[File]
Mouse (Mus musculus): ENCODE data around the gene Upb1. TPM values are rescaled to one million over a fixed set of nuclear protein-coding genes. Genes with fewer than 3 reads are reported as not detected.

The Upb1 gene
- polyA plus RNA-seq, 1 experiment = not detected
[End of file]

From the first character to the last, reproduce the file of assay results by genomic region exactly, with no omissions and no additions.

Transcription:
Mouse (Mus musculus): ENCODE data around the gene Upb1. TPM values are rescaled to one million over a fixed set of nuclear protein-coding genes. Genes with fewer than 3 reads are reported as not detected.

The Upb1 gene
- polyA plus RNA-seq, 1 experiment = not detected